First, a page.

The Tangential Contact Stiffness: A Static or Dynamic Property? by Alfredo Fantetti, Oct. 11, 2022
Tangential Contact Stiffness
Imperial College London
October 11, 2022
The tangential contact stiffness is an important parameter used as input in contact models for the nonlinear dynamic analysis of jointed structures. It can strongly affect the prediction of resonance frequencies and vibration amplitudes. Analytical and numerical techniques are available for contact stiffness estimations, but their reliability remains unknown due to a lack of validation data from the contact interfaces during vibration. This talk will present measurements from different experimental techniques, including hysteresis measurements, dynamic substructuring and ultrasound to provide novel insights into the physics of this parameter. Experimental data are then used to upgrade existing simulation tools such as boundary element solvers that take as input real interface topographies. Based on the presented experiment and simulations, guidelines are eventually provided on how to best include the contact stiffness in contact models for a more accurate nonlinear dynamic analysis of jointed structures.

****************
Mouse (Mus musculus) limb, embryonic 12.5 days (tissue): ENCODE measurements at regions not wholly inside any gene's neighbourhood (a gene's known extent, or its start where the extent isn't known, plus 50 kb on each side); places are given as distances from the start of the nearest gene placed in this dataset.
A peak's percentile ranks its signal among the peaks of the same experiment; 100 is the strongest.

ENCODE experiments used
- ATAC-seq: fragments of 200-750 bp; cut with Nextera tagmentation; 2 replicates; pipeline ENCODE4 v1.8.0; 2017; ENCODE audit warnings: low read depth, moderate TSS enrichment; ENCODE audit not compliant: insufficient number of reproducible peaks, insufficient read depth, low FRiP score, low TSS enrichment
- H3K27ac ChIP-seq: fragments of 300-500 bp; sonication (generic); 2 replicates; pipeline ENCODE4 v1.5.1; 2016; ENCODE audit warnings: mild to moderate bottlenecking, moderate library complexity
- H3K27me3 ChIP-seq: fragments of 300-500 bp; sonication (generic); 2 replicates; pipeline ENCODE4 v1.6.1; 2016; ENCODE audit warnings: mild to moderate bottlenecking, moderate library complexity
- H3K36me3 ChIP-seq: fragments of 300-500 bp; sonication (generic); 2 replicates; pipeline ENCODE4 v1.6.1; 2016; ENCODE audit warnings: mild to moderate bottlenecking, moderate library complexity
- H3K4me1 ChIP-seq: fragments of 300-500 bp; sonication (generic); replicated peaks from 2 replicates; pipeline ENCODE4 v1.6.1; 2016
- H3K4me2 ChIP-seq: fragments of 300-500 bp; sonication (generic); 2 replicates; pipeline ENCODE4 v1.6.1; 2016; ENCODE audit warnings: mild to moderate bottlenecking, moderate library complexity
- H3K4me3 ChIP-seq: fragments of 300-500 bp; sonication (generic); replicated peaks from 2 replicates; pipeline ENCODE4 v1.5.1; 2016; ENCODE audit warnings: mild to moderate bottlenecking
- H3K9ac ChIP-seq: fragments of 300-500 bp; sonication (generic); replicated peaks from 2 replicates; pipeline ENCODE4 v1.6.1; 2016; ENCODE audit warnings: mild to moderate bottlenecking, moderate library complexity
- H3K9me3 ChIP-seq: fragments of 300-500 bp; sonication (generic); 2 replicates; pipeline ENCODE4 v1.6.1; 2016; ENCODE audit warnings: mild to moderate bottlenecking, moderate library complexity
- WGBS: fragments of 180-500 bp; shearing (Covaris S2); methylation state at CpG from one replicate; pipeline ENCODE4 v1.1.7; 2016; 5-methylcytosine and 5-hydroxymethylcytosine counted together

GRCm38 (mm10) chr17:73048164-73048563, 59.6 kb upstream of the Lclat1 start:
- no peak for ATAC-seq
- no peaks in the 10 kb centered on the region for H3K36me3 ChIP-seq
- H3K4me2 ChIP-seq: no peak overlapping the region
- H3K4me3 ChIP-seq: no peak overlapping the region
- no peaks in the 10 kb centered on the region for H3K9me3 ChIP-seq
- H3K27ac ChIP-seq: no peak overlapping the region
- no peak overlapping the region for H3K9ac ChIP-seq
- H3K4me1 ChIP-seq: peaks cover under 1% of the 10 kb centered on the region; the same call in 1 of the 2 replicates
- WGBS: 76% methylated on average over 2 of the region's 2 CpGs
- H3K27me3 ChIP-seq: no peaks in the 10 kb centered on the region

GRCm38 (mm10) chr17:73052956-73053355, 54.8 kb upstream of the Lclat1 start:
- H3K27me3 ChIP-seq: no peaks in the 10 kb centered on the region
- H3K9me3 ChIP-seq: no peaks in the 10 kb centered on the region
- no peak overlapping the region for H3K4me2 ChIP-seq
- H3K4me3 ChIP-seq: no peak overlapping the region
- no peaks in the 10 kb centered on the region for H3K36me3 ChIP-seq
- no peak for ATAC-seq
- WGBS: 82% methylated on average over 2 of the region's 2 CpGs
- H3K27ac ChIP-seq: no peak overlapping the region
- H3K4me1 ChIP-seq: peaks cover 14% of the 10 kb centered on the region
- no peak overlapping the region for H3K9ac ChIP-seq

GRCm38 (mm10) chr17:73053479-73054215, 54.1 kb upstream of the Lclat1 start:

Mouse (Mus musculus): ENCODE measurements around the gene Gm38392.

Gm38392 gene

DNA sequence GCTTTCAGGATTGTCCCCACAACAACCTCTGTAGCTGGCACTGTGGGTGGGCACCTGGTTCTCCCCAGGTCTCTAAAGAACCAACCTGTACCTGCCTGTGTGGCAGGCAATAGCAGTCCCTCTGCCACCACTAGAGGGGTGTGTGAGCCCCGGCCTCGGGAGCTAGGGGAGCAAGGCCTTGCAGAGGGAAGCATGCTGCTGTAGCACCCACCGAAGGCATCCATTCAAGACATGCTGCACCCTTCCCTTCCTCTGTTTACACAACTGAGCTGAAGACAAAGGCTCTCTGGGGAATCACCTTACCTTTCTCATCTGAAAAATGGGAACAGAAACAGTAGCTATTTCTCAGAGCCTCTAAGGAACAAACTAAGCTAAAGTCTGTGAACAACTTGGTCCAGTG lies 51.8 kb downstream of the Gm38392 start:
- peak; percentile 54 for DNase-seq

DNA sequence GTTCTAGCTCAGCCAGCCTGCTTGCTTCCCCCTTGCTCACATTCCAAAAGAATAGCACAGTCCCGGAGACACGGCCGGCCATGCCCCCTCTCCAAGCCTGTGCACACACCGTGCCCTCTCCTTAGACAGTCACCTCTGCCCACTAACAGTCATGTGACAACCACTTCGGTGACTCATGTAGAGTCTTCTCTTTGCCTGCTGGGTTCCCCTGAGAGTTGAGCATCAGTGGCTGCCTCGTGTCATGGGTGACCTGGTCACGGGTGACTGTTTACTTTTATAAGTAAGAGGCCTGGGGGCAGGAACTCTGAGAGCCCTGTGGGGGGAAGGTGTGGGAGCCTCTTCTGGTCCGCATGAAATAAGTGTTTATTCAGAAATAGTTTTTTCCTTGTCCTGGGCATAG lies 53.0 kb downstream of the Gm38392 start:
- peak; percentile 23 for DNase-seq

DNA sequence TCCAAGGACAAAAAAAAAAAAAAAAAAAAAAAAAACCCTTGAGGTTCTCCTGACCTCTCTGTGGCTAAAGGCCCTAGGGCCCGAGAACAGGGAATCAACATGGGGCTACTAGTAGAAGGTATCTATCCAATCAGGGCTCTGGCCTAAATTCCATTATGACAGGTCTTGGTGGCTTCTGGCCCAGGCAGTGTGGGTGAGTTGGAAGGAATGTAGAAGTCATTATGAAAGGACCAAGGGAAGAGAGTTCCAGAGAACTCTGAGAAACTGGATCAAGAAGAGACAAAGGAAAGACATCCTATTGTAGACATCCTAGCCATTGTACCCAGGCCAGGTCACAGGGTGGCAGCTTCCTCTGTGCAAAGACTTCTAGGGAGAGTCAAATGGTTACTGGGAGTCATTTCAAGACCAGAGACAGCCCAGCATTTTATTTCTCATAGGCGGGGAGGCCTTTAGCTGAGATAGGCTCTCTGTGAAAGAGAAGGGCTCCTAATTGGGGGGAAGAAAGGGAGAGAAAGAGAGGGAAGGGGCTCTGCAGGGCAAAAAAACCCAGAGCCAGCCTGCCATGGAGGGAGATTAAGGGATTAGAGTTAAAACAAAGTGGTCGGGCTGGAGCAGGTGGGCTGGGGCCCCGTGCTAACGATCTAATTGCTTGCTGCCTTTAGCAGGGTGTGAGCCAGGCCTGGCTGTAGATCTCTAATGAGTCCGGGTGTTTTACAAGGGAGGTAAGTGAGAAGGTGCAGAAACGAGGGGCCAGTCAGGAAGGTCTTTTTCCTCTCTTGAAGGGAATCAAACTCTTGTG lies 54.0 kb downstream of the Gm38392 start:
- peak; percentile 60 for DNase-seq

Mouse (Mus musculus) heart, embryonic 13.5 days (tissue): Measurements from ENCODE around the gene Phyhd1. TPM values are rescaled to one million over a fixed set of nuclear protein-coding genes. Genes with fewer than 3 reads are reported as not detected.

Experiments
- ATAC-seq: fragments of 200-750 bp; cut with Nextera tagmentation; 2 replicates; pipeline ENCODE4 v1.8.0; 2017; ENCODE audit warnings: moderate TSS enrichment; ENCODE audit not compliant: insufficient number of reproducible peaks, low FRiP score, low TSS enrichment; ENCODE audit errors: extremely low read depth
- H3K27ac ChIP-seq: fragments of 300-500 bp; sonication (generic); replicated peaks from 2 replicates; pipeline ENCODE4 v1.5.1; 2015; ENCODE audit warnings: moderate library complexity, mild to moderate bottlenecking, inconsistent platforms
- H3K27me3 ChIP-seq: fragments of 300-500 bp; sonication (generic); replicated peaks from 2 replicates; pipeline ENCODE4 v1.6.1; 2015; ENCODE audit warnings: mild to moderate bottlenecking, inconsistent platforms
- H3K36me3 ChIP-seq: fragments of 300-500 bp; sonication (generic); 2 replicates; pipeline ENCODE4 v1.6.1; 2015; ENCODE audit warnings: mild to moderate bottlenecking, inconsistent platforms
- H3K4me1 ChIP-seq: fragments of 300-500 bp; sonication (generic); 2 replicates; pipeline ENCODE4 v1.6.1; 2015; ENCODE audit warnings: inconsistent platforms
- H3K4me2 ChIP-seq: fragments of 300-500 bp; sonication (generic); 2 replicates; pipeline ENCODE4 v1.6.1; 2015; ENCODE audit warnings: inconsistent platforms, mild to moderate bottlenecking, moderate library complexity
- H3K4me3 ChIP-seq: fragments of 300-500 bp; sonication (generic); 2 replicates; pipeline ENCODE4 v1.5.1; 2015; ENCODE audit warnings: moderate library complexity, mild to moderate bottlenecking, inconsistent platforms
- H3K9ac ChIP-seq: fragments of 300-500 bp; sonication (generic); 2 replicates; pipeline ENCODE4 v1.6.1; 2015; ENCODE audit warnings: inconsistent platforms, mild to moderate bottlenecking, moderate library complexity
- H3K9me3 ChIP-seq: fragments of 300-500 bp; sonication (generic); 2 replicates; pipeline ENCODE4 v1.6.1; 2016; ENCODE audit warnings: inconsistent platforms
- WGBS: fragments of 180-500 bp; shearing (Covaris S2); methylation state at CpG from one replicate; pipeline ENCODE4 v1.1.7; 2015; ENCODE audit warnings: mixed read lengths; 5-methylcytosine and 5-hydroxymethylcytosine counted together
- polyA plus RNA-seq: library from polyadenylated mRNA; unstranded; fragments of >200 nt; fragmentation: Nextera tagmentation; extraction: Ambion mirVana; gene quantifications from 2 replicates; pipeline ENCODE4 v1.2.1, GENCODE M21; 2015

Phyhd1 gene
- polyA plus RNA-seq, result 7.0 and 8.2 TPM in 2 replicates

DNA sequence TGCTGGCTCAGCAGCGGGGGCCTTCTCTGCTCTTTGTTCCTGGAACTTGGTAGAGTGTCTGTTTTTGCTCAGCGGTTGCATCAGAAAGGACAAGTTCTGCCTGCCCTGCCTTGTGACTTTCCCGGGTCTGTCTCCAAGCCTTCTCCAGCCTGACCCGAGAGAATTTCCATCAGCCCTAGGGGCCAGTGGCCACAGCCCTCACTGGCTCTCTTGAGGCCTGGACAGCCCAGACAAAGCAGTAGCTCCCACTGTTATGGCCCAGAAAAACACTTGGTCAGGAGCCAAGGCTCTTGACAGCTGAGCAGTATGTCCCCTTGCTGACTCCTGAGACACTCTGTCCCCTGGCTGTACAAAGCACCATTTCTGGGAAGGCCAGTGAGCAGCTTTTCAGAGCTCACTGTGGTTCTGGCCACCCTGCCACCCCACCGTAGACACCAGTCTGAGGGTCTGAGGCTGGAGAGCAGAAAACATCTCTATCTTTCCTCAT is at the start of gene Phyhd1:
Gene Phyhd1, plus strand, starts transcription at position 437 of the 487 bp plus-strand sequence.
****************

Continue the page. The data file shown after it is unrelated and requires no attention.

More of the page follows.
Alfredo Fantetti is a Research Associate in the Dynamics Group (Mech. Eng. Dept.) at Imperial College London. In 2017, Alfredo graduated in Mechanical Engineering at Politecnico di Torino and started a Marie Curie-funded PhD at Imperial College London. His PhD addressed the experimental characterization of frictional hysteresis for the nonlinear dynamic analysis of jointed structures. His post-doc focuses on the experimental and numerical analysis of the dynamic performance of underplatform dampers used in aero-engine turbine blades. In 2021, Alfredo was awarded the "Innovation in Tribology Award" by the Institute of Physics for his innovative research in the field of tribology. In 2020, he won the "Young Stress Analyst competition" awarded by the British Society for Strain Measurement to recognise excellence in early career research, for his research on ultrasound. In 2017, he was awarded the "DeMichele scholarship" as a promising young researcher at the IMAC conference for his master thesis work. Alfredo is planning to pursue an academic career and has applied for individual research fellowships to develop a new experimental technique for friction characterization in vibrating structures.